Atkins and party were aboard the Norwegian only about half an hour when H.M.S. Arethusa, flying the broad pennant of Commodore Tyrwhitt, came along. After the latter realised the state of affairs, he lowered a boat and took his compatriots off. The latter, now full of joy at such deliverance, were mustered on the quarter-deck and addressed by the Commodore and then given a good square meal. On Tuesday afternoon they were landed at Harwich where they were sent to Shotley Barracks. Yet even now there was not immediate rest. About midnight the Germans had their revenge by an air-raid, and bombs dropped over the Ramsey men in such proximity as to cause the latter to wonder which was the worse: a raid from the sea, or one from the air.

To very few sailors has there ever been the experience of being at sea in one afternoon under four different flags. Possibly no other men have been guests on the same day in a German, Danish, Norwegian, and British vessel. Nor have many survivors had the rare experience of being addressed by a German officer on Sunday, and similarly mustered by a British officer on the day following.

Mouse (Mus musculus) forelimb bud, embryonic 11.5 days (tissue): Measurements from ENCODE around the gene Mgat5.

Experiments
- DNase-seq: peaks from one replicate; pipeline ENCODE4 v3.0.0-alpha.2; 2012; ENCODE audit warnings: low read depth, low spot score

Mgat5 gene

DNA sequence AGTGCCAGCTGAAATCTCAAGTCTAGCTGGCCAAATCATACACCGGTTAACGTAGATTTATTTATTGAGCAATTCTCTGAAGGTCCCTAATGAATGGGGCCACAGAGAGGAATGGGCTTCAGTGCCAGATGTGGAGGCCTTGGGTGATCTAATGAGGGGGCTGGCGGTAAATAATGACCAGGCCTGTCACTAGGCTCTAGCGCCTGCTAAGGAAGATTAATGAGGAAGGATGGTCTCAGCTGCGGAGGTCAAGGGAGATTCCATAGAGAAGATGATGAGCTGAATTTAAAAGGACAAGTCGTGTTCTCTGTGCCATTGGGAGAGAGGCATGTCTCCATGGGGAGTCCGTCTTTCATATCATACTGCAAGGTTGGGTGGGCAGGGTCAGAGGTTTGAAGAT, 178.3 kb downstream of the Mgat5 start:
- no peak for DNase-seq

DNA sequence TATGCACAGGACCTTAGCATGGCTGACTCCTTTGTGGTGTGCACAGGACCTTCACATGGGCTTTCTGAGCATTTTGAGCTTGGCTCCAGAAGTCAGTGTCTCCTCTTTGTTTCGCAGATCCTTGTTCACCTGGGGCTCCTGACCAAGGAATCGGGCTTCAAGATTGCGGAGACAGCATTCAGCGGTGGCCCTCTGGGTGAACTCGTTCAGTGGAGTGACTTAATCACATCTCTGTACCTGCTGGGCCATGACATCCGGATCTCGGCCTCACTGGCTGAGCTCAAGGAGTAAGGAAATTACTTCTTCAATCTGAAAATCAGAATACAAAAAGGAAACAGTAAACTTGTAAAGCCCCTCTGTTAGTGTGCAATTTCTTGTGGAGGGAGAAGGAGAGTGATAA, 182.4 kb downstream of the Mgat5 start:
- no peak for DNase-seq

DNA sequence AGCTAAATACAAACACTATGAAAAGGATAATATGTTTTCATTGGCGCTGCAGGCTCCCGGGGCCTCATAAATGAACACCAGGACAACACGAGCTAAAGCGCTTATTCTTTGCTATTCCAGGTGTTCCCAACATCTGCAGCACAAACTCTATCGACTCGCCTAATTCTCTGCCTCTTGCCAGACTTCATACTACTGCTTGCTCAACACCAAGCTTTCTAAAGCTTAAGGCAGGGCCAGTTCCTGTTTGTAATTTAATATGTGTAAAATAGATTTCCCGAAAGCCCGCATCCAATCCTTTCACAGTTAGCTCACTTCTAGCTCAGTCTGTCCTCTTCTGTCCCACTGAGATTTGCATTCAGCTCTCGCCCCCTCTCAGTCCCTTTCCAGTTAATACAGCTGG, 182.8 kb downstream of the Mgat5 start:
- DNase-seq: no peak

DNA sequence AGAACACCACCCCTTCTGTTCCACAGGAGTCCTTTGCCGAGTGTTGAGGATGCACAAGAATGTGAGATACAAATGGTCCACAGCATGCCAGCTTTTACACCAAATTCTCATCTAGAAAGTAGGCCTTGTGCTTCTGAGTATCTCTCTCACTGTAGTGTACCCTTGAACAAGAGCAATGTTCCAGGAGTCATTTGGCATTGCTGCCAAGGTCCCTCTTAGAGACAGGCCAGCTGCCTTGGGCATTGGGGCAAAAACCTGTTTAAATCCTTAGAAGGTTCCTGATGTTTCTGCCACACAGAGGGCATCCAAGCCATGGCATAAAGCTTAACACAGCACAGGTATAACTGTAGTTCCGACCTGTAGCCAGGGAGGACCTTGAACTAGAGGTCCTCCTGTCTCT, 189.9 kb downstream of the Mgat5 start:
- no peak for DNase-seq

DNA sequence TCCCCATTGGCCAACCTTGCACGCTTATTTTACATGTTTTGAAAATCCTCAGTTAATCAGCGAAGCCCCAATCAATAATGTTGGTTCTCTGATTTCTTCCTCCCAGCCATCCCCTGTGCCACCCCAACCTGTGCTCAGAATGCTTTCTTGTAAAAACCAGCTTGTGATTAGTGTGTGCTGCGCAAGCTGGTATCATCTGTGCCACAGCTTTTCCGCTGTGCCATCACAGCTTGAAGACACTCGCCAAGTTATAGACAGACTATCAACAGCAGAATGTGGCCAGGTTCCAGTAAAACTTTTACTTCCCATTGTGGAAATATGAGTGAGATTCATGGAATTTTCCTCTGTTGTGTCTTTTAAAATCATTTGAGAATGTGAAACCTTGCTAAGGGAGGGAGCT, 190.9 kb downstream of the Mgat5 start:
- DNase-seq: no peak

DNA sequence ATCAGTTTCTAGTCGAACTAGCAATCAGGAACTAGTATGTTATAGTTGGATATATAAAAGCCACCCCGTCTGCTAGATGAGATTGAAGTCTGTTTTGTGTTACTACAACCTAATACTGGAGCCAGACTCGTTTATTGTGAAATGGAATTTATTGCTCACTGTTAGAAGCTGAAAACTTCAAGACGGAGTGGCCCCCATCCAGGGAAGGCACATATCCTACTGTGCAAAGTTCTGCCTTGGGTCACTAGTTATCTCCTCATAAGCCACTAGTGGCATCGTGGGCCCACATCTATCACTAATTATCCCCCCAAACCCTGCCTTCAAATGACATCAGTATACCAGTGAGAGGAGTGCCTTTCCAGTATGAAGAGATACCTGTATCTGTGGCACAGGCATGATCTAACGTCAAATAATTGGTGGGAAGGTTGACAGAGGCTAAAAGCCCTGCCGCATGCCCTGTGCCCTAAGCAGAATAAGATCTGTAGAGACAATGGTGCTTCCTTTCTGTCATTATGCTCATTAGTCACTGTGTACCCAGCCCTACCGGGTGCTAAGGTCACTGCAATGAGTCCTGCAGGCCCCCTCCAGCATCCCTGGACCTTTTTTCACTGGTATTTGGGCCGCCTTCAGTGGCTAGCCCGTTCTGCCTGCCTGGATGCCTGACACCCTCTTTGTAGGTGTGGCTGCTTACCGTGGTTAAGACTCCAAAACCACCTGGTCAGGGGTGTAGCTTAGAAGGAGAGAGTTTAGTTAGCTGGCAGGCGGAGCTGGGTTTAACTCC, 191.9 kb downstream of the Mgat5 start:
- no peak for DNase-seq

Knorr owed his escape, after the British cruisers had departed, to the presence of U 28, which the German Commander-in-Chief, Admiral von Pohl, had sent out, by whose orders, likewise, the airship had been sent forth as escort. (Admiral Tirpitz, none the less severely criticised his brother admiral, by remarking: " Young Knorr has carried out a brilliant minelaying operation. Pohl had again failed to fix any rendezvous for a supporting force for Knorr's auxiliary cruiser.") Ordering the submarine to take the fishing vessel in tow, Knorr with his crew numbering over a hundred thus reached Lister Tief (Sylt) in safety after a brief but exceedingly adventurous raiding cruise.

This was not the first minelaying mission which Meteor had undertaken, for in June of that year she had been up to the White Sea and laid a series of minefields off various landmarks of the Kola Peninsula so as to entrap the steamers bringing munitions from Britain to Russia. A very tiresome series of operations followed when British minesweepers in the face of every difficulty (not excluding Russian lethargy and pro-German-ism) were sent to locate and destroy these hidden dangers.